Needless to say we will be going back in search of the perfect picture.

Dades Gorge
Most if not all of the landscape south of the Atlas Mountains is uninspiring. Endlessly empty and barren, your view is broken only by the occasional empty and dusty long forgotten village. This is an unimaginably hard life for those born into it. With little opportunity for work or escape these places are cheerless and closed down. Having driven through constant brown for hours, it is with a sense of wonder that you find yourself in Dades Gorge. It is truly an oasis. Raggedy red rock hills fold down in unique melted wax formations into a valley with a floor of green. Date palm plantations give way to almond and fig lined vegetable gardens, made all the more spectacular by the pink and white blossoms. Everywhere you look there is an abandoned Kasbah. Perched on rocky outcrops or riverside cliffs and lining the valley floor. Kasbah life has not long passed but these impressive buildings sadly fall into disrepair quickly when people move out.

Arriving in the gorge we were cold, wet and hungry. While the rain didn’t suppress the beauty of the place it did stop us from exploring as much as we planned. Instead we were welcomed by the fire at Le Cinq Lunes a guesthouse owned by a local musician. As well as great food and a fireside sofa for an afternoon of reading we got to enjoy listening to CD’s of traditional Berber music played by our host. Along the walls were pictures of him playing around the world with people like Carlos Santana.

The next day we took a short walk down into the valley with a local Berber guide. He took us to an abandoned Kasbah and gave us a lesson on Kasbah life. His childhood was split between life in a Kasbah and up in the mountains with the nomadic shepherds.  It was fascinating to get a local's perspective on life in the valley, but this is for a later post.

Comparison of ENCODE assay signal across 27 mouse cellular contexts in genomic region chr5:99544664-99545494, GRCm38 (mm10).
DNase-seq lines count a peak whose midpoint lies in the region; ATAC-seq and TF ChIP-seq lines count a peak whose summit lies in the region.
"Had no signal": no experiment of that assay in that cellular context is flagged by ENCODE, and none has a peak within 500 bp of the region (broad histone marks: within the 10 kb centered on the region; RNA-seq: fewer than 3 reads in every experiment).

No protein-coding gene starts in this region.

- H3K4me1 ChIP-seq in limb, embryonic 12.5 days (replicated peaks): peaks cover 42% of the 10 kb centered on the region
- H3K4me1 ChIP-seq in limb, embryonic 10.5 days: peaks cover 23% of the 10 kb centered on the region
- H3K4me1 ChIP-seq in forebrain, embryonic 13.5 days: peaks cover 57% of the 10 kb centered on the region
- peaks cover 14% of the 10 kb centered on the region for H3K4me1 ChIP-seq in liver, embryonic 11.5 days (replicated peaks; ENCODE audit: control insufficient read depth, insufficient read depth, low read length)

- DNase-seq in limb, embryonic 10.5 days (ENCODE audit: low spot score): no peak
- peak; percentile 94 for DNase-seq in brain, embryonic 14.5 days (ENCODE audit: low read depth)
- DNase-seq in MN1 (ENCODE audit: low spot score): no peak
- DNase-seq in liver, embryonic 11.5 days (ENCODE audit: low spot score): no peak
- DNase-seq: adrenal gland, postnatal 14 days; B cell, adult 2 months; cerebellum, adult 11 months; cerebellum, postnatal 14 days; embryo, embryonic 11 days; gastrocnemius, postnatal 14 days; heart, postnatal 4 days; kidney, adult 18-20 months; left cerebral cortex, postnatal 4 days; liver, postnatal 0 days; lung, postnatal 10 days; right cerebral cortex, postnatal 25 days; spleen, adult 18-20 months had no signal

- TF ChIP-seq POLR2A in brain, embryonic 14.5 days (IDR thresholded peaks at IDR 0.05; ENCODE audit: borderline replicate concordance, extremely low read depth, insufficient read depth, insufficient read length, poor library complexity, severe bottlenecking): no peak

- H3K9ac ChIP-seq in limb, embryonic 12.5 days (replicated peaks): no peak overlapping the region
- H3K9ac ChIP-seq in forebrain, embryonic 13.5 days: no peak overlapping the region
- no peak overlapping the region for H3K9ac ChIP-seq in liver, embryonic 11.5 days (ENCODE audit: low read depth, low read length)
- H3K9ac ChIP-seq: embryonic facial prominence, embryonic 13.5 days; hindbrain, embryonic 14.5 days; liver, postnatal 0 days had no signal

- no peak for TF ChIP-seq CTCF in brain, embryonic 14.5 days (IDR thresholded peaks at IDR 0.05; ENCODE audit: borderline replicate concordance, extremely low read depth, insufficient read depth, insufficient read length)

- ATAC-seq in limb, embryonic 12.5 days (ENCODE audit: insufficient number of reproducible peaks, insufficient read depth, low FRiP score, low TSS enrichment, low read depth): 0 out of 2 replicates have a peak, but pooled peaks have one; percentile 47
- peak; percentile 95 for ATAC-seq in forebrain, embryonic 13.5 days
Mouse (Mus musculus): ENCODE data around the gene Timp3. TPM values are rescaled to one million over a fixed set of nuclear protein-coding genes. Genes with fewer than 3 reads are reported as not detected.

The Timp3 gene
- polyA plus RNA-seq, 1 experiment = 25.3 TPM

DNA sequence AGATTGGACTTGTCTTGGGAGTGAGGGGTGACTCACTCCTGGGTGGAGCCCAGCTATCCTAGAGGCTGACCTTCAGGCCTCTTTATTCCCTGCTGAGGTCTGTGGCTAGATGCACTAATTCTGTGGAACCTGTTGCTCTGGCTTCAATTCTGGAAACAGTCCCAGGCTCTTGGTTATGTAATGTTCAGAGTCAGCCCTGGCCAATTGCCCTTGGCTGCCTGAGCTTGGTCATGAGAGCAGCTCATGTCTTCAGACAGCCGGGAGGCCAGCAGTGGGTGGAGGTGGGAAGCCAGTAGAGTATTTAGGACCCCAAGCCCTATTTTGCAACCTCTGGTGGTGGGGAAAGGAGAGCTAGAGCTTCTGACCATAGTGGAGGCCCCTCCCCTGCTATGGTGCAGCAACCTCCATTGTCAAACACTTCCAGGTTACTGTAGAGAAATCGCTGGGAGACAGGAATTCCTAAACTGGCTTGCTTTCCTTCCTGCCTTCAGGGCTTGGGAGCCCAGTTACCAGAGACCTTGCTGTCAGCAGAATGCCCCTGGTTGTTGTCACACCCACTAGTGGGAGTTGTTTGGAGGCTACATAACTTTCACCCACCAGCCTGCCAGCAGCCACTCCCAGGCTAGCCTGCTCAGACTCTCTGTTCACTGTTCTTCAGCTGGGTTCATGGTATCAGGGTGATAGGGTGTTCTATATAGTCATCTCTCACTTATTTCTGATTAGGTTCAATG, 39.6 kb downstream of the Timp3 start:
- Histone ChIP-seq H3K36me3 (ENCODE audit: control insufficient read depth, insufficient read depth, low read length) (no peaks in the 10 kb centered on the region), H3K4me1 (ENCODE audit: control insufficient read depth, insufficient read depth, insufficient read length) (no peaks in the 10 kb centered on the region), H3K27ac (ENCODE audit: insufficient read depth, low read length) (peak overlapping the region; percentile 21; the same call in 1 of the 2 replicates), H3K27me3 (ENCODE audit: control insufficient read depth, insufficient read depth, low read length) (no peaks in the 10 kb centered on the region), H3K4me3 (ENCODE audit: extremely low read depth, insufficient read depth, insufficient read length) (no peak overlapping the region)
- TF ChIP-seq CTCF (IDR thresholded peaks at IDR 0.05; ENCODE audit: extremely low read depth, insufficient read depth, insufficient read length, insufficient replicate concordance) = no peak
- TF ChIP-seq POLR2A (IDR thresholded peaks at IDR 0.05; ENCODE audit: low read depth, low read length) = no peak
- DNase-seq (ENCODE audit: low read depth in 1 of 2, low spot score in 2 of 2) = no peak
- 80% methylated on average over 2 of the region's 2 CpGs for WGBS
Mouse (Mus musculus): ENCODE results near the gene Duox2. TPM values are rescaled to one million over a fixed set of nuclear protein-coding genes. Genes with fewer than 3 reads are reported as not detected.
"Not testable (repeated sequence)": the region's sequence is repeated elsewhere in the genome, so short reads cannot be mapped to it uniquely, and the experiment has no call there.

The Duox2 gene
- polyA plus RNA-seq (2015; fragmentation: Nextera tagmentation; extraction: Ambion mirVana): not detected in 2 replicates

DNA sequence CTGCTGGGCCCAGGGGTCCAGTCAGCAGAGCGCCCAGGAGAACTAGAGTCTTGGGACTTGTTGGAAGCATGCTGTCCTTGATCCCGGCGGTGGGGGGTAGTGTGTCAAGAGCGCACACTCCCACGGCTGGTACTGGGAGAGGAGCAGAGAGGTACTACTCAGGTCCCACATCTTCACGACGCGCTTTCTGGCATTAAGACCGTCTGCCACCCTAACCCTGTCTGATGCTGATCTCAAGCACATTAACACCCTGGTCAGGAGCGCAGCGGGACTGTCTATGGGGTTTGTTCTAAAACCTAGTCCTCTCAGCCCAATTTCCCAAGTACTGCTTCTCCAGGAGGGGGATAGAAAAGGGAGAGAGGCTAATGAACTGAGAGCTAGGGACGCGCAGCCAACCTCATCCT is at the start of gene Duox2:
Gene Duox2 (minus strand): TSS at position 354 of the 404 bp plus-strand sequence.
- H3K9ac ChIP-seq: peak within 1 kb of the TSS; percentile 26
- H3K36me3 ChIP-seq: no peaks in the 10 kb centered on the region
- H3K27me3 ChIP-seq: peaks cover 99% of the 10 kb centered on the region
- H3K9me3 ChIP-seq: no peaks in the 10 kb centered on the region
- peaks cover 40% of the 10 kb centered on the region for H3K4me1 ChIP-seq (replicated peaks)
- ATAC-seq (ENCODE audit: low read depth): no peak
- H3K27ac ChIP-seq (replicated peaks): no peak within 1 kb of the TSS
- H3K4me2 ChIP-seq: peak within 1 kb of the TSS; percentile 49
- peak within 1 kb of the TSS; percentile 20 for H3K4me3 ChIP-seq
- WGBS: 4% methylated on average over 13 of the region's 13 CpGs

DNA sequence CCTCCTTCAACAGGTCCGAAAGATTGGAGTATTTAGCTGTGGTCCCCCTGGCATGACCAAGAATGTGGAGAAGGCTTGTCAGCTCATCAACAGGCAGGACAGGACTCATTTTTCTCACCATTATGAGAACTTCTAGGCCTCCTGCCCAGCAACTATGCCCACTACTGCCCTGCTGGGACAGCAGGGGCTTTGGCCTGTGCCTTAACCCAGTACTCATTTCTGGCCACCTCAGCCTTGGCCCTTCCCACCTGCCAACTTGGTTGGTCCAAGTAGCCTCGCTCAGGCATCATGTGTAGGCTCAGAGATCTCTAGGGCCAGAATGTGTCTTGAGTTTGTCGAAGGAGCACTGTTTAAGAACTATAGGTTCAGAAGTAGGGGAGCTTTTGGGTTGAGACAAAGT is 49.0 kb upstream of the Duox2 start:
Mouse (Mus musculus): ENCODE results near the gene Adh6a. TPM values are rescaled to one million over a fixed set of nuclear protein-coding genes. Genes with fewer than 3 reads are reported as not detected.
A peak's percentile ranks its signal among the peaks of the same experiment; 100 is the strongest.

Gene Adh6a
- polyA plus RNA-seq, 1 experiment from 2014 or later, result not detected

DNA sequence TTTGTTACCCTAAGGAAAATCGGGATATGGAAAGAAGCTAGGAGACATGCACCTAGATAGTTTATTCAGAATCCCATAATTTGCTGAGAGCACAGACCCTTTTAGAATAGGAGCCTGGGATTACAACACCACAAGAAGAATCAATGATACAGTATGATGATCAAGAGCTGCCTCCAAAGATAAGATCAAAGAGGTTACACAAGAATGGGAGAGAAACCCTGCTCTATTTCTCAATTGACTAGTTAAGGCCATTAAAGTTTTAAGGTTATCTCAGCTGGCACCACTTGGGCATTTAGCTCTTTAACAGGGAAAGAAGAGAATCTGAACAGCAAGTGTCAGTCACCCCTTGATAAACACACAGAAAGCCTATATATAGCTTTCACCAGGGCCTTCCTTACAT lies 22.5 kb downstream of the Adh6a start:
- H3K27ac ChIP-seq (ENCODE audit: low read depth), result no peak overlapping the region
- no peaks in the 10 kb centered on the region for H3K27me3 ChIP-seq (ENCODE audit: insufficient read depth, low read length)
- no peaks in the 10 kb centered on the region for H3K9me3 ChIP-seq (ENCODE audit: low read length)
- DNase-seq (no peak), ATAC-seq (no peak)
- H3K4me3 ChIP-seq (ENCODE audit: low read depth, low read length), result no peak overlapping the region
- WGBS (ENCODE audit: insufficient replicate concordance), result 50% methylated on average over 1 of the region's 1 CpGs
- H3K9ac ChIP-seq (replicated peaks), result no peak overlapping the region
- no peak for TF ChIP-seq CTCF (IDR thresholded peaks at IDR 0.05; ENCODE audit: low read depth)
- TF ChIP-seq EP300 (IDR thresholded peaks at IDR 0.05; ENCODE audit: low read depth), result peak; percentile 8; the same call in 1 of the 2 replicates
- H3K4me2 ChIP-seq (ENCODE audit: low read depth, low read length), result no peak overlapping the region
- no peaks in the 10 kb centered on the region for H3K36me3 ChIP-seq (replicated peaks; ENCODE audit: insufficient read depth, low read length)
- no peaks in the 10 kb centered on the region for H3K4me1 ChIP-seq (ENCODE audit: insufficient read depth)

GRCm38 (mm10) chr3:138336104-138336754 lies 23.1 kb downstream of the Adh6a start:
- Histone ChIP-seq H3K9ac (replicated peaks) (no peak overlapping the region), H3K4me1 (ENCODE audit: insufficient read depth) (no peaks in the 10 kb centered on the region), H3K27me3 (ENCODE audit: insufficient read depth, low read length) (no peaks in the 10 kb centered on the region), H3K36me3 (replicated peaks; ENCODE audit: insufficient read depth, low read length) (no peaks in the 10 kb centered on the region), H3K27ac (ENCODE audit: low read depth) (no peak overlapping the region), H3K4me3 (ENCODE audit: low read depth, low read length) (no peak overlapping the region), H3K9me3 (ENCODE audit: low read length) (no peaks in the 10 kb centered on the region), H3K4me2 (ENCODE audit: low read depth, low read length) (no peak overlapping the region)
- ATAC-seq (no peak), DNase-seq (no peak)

Before leaving Dades Valley we drove further into the gorge. The valley seems to open up before taking a turn for the dramatic. Narrowing quickly and climbing steeply the road winds up to a grand Kasbah style hotel. From here it is possible to look back and see a climb not quite as high but equally spectacular as Tizi n Tichka.

Todra Gorge
Less than an hour further east from Dades Gorges, you reach Todra Gorge. Highly recommended by a friend who does guided photography courses around the world, Todra is known as the more dramatic of the two gorges. Todra Gorge is created by a huge fault that has caused a narrow river filled canyon to form. Whereas Dades Gorge is soft and welcoming, Todra is grand and imposing. Vertical rock faces close in on you as you take the road that runs through the gorge. Deep in the gorge a hotel has been built for those brave enough to stay. It is somewhat claustrophobic and dark surrounded by the towering rock walls.  However, if you can time your visit right you are lucky enough to see the morning sun stream briefly into the gorge illuminating the walls with a soft pink glow.

I guess that’s another thing we’ll have to return for. This is one of the perks of living here. And one of the reason we plan our holidays so far in advance. We want to do a two week hike from Todra into Dades gorge. So, think we can fit that in sometime around November 2013.

1 comment:

Anonymous said...

My school holidays seem totally boring in comparison to your amazing experiences. Lots of love Marilyn X